The Christian church should be thankful for theological debate. Numerous debates over the course of ecclesiastical history have produced stunning pieces of literature and helped us to understand truth better. Of course, some debates haven’t been kind to certain theologians and their reputations have suffered because falsehoods have an amazing propensity to self-perpetuate. But theological debate often brings out the best in a theologian.
What seems to be an all-too-common trait in public disputations is the use of sources. One example comes to mind between the Lutheran theologian Jacob Andreae and the Reformed stalwart Theodore Beza at the Colloquy of Montbeliard. Both used the same authorities and interpreted not only the Scriptures differently, but they also interpreted their same sources differently. Not only Paul, but also Calvin has had some rather ingenious interpreters over the ages, particularly in recent times!
At the Westminster Assembly the divines went back and forth, sometimes in heated discussion. The debate over 1 Corinthians 7:14, where Paul describes the children of believers as “holy”, sticks out in my own mind.
Thomas Goodwin believed that the holiness spoken of in 1 Cor. 7:14 “is such a holyness as if they dy they should be saved.” Like John Owen, Goodwin had a particularly high view of the covenant. Goodwin’s comments elicited some frank responses from his colleagues. Goodwin acknowledges that whether the children have the holiness of election of regeneration is something uknown to him, but he thinks they “have the Holy Ghost”.
Lazarus Seaman – a staunch Presbyterian – believed Goodwin’s position destroys the ground for baptizing infants. Goodwin attempted to clarify his point in his response. He does not affirm that infants of believing parents are actually saved, “but we are to judge them so”. This last point of Goodwin’s is crucial, I believe.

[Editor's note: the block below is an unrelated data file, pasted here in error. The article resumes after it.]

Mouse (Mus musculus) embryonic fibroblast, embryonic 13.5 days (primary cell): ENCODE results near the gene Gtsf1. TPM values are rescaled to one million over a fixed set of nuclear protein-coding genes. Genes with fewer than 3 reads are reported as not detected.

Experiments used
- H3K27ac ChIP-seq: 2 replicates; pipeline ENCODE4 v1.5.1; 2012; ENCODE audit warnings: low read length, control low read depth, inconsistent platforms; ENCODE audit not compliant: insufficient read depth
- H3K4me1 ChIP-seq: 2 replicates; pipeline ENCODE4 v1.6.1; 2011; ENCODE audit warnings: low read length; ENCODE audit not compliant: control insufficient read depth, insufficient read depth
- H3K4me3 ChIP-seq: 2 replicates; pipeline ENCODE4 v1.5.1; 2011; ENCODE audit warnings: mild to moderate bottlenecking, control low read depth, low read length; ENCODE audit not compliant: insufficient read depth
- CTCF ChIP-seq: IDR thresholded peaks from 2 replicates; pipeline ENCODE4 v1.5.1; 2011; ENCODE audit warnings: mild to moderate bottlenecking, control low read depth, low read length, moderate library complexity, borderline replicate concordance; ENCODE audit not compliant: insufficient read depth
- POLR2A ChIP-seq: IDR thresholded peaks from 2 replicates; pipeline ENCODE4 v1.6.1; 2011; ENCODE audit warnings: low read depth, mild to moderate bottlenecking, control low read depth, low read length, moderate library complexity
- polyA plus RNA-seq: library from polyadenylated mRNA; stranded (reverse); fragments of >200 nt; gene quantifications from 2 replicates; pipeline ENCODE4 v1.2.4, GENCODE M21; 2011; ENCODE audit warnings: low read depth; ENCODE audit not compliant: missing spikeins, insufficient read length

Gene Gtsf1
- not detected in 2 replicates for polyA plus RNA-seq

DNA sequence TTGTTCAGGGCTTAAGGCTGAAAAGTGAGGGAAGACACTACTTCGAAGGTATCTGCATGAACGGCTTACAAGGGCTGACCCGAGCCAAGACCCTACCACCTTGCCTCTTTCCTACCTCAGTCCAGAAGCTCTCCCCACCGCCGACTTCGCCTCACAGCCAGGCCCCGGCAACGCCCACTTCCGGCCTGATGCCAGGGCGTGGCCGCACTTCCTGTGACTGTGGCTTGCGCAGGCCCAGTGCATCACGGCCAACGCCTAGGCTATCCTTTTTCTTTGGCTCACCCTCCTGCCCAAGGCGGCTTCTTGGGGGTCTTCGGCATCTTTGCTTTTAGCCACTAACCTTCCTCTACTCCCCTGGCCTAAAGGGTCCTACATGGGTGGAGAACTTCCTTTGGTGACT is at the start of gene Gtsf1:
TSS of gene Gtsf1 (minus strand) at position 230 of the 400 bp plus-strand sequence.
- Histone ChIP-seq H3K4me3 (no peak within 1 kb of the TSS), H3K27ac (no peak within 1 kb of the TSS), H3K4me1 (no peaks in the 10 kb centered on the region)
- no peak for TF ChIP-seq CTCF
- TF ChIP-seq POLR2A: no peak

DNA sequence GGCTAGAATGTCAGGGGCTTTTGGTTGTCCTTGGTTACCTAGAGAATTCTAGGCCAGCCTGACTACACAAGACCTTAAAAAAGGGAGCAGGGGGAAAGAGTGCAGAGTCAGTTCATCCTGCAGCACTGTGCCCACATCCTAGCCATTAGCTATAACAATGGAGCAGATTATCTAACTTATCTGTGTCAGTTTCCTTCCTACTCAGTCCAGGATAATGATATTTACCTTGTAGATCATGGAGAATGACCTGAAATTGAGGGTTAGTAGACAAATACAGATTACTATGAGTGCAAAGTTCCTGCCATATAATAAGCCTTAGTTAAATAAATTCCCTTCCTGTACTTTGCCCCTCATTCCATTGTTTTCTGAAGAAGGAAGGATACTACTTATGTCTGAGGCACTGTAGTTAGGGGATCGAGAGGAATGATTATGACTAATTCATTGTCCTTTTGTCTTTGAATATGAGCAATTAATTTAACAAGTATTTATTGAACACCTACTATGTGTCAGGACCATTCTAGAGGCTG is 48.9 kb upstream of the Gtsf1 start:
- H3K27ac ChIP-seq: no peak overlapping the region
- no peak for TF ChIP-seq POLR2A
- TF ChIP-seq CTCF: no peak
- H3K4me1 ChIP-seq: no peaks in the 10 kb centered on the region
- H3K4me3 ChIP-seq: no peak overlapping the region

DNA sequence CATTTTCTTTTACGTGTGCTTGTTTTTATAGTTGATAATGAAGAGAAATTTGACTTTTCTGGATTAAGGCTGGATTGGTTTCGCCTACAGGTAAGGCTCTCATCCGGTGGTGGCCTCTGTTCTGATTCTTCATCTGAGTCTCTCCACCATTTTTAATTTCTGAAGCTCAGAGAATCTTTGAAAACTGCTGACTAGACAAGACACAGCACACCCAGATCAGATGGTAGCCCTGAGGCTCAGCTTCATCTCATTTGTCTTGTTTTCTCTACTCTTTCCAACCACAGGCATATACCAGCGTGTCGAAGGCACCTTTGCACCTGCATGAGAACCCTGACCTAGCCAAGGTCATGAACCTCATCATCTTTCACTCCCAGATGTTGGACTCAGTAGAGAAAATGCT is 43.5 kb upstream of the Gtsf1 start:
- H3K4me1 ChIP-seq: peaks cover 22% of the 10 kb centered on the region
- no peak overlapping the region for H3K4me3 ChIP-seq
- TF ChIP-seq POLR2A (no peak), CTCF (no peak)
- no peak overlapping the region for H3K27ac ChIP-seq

Another Presbyterian, Stephen Marshall, rejected the view that the holiness of 1 Cor. 7:14 is the type of holiness that would save those who die in infancy. Marshall takes the position that the judgment of charity extends only so far, namely, that the “Infants of believing parents are federally holy.”
Rutherford, a “weak” Presbyterian, with ecclesiological affinities with several of the “Dissenting Brethren”, entered the debate and re-affirms the distinction between real and federal holiness. He comments: “The Lord hath election and reprobation amongst Infants noe lesse than those of age, as Augustine of Jacob and Esau.”
But this point fails to adequately refute Goodwin’s position. Goodwin affirms election and reprobation. But that revelation in Romans 9 is a matter of God’s decree, which we are not privy to. “But,” says Goodwin, “the question is not of the reality in the events, but what I am to judge of them. If you take it of all that they are holy and saved, my judgment knowes the contrary, but when you come to perticulars, I judge soe of this child and that child. It is an indefinite proposition, ‘I am thy God and the God of thy seed,’ not a universall proposition. That which you call federall holyness and that which I call reall, doe both coincidere in this.”
Marshall responds by saying that we are not to judge whether they possess a real holiness, but to believe that they are holy with the holiness spoken of; that is, a federal holiness. Goodwin responds: “To me the holyness in 1 Cor 7:14 is the same with that ‘I will be thy God and the God of thy seed.’ If you make it any other holyness, then baptisme is a seale of some other holyness than the holyness of salvation.” Further, he argues that our judgment is not an infallible judgment, but it is a judgment that answers the promise. We are judging according to the terms of the covenant.
The debate continued. And if you enjoy this sort of thing, then purchase (for over $900) the Westminster Assembly minutes that are due out this year.
For my own part, it is interesting to note that the Westminster Public Directory of Worship describes covenant children as “Christians”. I have a number of friends, all of whom hold vigorously to the Westminster Standards, who would disagree strongly on how we are to view our children.
If they aren’t Christians based on the judgment of charity, according to the promise of the covenant, then what are they? And if baptism is a naming ceremony, what name are they given?
Regardless of what position one takes on this point, we should not be afraid to engage in lively debate with one another. I fear the PCA has come to a point where we have lost the ability to debate theologically. I have my own suspicions as to why that is the case. But, more positively, what does it take to debate well? Besides the obvious (i.e., learning), you should probably not take yourself too seriously. That’s what made Luther such an effective disputant.
And another thing, receiving criticism for our academic work can hurt. But being a minister puts all of that into perspective. If you’re doing your job as a minister (in the pulpit and outside of it), its likely that the criticism you receive for a journal article or book that 100 people might read, and 10 will actually care about, with 1 or 2 disagreeing with you, will be like water off a duck’s back.